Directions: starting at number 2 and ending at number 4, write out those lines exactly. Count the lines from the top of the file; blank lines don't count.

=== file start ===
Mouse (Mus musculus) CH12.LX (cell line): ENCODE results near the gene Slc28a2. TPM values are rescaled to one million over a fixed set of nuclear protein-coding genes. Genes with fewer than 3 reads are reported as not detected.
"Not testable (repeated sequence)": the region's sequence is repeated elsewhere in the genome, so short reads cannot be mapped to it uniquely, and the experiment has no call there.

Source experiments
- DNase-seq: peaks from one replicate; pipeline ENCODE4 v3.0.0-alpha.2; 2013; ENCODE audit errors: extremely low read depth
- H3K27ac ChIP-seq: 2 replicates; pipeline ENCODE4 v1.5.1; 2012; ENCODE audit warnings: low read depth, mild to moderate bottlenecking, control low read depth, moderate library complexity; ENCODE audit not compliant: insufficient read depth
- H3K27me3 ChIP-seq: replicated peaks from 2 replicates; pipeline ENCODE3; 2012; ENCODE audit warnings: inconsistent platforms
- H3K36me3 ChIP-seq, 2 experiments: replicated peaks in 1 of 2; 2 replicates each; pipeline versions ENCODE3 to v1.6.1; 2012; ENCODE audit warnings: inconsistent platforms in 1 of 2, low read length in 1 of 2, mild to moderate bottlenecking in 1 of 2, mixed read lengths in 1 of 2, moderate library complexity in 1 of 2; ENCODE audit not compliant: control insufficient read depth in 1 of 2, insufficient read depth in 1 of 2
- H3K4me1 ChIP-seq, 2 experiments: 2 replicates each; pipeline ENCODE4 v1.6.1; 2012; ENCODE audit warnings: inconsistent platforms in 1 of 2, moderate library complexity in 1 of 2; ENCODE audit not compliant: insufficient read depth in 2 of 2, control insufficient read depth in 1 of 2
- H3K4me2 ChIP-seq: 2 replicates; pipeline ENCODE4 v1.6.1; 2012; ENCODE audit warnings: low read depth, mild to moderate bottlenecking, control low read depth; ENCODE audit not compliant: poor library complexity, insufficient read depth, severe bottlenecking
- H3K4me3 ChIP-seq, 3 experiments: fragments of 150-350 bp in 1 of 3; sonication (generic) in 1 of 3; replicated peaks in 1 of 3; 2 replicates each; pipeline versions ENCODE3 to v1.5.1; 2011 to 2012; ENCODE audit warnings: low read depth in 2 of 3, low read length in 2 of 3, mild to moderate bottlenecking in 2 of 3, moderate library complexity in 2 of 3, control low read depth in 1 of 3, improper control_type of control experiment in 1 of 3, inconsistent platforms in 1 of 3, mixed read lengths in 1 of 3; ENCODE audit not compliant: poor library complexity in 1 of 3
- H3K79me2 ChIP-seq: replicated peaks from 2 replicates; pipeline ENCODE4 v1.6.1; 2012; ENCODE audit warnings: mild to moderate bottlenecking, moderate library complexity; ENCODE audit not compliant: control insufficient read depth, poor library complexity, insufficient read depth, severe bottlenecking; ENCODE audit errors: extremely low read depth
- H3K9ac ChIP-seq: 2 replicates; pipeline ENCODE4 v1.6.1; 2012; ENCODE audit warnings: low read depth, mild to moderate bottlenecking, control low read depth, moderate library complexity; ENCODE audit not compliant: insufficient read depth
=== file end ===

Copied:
"Not testable (repeated sequence)": the region's sequence is repeated elsewhere in the genome, so short reads cannot be mapped to it uniquely, and the experiment has no call there.

Source experiments
- DNase-seq: peaks from one replicate; pipeline ENCODE4 v3.0.0-alpha.2; 2013; ENCODE audit errors: extremely low read depth